The players themselves have futures of their own.  They deserve the chance to move on, to finish what they started this year.  Punish the men in the suits, the men in leadership positions that failed to lead when it counted most.  But don’t punish the young men who are trying to represent themselves and their school in an honorable way.  I know it might be decades before honor can be brought back to Penn State, but the kids in uniform deserve their chance to begin the healing.

But Joe Paterno should not be there, on the sidelines or in the booth.  And now it is official that he will not.  He did a lot of good for a lot of young men and women over the years.  And that’s a fact that is lost for now, but will be remembered again at another point in time.   But now it was time to walk away, and if he wasn’t going to do it on his own then forcing him was the right move.

Where does he go?  That’s a great question.  Paterno still lives within walking distance of the Penn State campus.  It’s not like he packs his bags and drives home to some far away place.  He is being exiled in a place that’s been his home since the Eisenhower administration.  It’s a unique twist in a very sad case.

I will be there with my friends this weekend.  For us it’s like getting together with family.  We have no idea what the atmosphere will be like.  We just know that it is not the same as it used to be, and it will never be the same again.

But that’s nothing compared to the lives of the real families who were affected by this tragic series of events in the first place.

Sweeny Murti

Comments (11)
  1. BleacherCreature26 says:

    To those who defend Joe Paterno in any way:

    The argument by some is, “oh but he’s such a great man! It was a major lack of judgement, and he should be punished, but down deep he means well.”

    This is an argument I’ve heard too many times over the past week, and it’s truly disgusting. Winning football games does not make you a ‘great man,’ nor does writing books about honor and dignity. What we have learned is that Joe-Pa chose his school’s SHORT-TERM reputation over the LIVES of innocent young boys. Now, ironically enough, his school’s reputation is gone, and the lives of innocent young boys are forever stained.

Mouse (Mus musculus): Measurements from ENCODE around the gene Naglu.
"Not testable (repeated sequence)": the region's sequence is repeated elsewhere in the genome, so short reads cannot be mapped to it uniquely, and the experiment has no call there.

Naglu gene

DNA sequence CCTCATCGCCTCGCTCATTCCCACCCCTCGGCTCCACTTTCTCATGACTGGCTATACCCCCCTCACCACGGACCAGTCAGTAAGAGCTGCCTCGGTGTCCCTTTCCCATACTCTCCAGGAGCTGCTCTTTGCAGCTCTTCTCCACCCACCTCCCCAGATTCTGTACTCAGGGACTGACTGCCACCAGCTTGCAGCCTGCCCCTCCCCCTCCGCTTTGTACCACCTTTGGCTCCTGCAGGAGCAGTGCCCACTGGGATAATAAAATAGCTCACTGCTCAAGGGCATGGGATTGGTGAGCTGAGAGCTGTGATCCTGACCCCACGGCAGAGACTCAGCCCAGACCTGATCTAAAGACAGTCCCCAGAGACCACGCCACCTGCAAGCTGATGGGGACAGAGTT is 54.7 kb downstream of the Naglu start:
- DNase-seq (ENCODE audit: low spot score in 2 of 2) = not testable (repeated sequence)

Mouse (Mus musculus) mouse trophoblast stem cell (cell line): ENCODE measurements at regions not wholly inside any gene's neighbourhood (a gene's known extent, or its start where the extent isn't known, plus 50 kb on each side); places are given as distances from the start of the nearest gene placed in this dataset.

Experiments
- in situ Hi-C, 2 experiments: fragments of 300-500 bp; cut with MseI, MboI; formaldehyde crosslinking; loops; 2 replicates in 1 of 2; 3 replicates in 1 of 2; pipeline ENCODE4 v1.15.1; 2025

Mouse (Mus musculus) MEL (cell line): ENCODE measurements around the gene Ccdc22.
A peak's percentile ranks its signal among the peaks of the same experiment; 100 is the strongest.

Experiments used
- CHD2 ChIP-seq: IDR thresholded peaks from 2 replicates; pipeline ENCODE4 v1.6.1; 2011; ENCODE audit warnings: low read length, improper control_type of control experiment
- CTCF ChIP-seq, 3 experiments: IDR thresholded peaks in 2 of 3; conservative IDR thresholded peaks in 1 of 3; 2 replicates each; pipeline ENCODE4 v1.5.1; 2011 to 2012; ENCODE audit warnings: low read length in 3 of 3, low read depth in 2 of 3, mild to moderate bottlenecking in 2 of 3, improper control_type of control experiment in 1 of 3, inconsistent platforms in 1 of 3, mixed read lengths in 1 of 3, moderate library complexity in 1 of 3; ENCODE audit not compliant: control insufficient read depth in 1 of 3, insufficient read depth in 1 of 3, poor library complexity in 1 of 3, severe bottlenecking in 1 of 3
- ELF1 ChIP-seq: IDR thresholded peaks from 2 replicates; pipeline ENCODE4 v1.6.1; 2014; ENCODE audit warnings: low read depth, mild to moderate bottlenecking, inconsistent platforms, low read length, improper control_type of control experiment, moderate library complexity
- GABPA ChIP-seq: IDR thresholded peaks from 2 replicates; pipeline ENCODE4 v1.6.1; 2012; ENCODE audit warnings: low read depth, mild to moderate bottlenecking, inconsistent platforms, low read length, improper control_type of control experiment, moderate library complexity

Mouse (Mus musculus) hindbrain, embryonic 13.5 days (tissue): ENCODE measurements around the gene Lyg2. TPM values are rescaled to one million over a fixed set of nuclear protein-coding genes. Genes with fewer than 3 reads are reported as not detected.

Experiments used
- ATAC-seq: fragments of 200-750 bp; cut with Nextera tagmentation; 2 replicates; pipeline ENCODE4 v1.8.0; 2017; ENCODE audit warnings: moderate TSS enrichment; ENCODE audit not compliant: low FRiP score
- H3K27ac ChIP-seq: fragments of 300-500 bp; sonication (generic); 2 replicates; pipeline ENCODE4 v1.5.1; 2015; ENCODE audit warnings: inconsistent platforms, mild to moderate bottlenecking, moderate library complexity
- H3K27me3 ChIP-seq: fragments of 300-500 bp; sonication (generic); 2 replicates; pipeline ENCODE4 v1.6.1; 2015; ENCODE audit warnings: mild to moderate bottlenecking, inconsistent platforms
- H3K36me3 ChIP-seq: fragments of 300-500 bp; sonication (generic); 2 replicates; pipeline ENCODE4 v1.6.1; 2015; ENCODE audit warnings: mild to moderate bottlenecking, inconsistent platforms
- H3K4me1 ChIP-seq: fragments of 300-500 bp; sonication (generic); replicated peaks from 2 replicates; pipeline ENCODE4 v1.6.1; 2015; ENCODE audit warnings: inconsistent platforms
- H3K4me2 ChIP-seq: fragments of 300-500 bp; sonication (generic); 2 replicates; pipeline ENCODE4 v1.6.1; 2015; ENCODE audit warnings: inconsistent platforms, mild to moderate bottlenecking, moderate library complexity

2. Doah says:

    “The one constant through all the years, Sweeney, has been Penn State football. America has rolled by like an army of steamrollers. It has been erased like a blackboard, rebuilt and erased again. But football in State College has marked the time. This stadium, this game: it’s a part of our past, Sweeney. It reminds us of all that once was good and that could be again. Oh… people will come Sweeney. People will most definitely come.”
    Sweeney we plagarized this a little.


  3. Jeff Z says:

    You and others have accurately expressed their horror over this twisted, disgusting series (and growing) of incidents. Now we understand that there are 20 boys – what will that be at the end of the day? 320? We’re still working on the tip of the iceberg on this.

    There is one thing that I disagree with you on. I understand your point regarding the innocence of the players on the team, and the financial benefits to State College when a game is in town. But, how can Penn State possibly consider having 107,000 people chanting “We are…Penn State” on Saturday? How can they have 107,000 people chanting “We want…JoePa?” That is a callous stab to the heart of the 20 (or more) children and their families who’s lives were ruined by this sick predator. Actions have consequences. One consequence should absolutely be forfeiture of this game, leaving an empty stadium as a testament to Penn State’s shame and failures. An empty, silent stadium, in weeping tribute to those boys and their families is the ONLY option.